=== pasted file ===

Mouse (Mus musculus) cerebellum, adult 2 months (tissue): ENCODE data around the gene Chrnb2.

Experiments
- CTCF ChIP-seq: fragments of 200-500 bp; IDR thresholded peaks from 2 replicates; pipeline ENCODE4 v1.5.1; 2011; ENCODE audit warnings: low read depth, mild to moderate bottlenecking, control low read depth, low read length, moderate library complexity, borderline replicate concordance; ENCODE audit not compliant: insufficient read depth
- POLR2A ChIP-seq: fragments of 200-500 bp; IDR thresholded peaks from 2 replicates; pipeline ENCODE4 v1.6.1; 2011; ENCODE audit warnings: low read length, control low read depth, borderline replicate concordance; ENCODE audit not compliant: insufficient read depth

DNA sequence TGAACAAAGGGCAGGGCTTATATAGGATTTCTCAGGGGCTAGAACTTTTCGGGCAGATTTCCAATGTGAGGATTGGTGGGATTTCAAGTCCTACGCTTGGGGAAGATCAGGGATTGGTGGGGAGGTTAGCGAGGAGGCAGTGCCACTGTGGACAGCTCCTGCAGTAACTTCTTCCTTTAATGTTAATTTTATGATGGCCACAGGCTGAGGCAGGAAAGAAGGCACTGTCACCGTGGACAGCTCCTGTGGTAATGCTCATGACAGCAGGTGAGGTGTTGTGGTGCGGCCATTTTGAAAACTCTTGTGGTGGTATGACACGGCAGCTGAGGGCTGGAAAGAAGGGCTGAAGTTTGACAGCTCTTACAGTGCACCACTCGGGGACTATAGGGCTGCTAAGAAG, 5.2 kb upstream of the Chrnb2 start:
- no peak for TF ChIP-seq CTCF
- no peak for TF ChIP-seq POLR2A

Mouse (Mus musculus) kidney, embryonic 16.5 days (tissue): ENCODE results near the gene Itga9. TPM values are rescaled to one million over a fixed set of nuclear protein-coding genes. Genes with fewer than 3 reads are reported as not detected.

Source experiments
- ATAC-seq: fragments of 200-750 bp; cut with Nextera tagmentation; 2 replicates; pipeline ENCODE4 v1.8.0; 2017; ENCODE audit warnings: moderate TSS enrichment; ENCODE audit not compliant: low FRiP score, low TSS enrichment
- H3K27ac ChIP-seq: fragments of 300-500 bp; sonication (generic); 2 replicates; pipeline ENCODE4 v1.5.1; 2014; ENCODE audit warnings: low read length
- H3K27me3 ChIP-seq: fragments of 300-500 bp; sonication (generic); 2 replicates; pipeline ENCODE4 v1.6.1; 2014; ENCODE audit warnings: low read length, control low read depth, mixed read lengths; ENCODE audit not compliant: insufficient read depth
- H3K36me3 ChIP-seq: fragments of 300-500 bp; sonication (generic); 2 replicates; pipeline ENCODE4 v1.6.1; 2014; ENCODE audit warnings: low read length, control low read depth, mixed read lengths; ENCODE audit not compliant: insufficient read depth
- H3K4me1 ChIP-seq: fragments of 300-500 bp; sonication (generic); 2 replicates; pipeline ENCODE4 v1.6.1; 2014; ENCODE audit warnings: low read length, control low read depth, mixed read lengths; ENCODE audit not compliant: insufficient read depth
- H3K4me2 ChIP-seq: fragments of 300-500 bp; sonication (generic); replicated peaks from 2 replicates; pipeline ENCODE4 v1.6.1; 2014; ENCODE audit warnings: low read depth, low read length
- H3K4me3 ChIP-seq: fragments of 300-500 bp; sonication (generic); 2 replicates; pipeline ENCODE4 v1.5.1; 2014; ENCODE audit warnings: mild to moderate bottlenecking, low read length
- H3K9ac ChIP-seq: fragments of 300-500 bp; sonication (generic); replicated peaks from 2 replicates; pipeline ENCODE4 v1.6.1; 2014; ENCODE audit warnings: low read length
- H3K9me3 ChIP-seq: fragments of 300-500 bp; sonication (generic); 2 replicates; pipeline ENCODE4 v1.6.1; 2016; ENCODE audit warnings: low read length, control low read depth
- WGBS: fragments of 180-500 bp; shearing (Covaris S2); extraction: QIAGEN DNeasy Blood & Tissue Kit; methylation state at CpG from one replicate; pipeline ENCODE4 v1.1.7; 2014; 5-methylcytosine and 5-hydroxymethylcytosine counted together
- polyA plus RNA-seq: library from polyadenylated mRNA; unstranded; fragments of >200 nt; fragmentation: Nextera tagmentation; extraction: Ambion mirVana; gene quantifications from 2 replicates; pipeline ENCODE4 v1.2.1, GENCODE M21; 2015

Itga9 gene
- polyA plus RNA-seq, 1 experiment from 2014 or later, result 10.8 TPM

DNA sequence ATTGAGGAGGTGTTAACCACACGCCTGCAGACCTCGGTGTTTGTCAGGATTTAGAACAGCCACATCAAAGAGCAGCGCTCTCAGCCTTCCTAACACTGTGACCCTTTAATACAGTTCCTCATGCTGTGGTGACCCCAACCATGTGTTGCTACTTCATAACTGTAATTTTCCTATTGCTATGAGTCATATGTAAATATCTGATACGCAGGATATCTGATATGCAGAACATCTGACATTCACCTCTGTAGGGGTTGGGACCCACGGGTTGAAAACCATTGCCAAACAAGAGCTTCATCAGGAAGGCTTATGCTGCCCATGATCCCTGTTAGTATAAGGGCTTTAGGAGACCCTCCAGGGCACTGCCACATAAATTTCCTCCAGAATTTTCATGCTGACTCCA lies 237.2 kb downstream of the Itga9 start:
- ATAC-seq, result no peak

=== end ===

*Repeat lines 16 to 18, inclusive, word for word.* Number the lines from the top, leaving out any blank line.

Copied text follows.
- H3K4me3 ChIP-seq: fragments of 300-500 bp; sonication (generic); 2 replicates; pipeline ENCODE4 v1.5.1; 2014; ENCODE audit warnings: mild to moderate bottlenecking, low read length
- H3K9ac ChIP-seq: fragments of 300-500 bp; sonication (generic); replicated peaks from 2 replicates; pipeline ENCODE4 v1.6.1; 2014; ENCODE audit warnings: low read length
- H3K9me3 ChIP-seq: fragments of 300-500 bp; sonication (generic); 2 replicates; pipeline ENCODE4 v1.6.1; 2016; ENCODE audit warnings: low read length, control low read depth